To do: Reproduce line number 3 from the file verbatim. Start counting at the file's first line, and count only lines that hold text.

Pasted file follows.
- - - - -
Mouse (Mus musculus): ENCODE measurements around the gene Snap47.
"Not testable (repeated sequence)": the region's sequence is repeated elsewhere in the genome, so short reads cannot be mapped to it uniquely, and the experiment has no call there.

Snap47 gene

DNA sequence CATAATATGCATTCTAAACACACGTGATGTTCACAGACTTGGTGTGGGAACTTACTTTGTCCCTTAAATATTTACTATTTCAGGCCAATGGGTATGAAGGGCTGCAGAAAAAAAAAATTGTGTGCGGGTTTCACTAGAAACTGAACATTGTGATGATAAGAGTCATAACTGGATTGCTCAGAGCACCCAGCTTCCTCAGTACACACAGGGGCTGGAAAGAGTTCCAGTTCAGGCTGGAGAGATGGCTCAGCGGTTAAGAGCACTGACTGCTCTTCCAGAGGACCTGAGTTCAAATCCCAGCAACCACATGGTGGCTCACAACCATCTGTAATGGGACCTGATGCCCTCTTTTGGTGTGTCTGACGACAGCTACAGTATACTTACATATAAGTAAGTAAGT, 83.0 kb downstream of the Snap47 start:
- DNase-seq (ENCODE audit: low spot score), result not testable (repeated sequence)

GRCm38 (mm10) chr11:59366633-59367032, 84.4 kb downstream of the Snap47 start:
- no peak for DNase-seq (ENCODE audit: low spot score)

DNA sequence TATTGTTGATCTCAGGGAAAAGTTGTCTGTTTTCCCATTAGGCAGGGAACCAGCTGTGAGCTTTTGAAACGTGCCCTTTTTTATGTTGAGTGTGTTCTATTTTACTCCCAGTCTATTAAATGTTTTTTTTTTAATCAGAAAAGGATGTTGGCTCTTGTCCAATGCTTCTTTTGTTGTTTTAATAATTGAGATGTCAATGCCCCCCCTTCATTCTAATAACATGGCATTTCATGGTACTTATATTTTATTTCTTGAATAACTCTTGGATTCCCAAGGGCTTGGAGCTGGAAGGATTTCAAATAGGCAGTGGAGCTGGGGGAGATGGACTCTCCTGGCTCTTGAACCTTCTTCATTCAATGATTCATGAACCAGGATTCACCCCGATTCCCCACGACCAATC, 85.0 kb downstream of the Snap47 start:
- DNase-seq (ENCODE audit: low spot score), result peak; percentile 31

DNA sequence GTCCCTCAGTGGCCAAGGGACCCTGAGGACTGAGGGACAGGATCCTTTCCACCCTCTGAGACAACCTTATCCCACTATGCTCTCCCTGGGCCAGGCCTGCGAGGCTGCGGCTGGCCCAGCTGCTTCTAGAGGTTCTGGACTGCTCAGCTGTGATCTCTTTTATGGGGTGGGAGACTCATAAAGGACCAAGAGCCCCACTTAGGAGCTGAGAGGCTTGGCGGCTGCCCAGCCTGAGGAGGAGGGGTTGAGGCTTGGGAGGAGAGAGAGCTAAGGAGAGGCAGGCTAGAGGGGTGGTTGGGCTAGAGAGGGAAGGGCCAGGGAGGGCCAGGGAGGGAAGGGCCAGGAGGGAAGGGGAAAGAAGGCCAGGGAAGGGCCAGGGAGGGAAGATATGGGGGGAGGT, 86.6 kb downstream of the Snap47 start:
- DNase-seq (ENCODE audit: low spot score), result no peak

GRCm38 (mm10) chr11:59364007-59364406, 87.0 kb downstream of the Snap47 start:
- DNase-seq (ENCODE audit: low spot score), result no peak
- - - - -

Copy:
Snap47 gene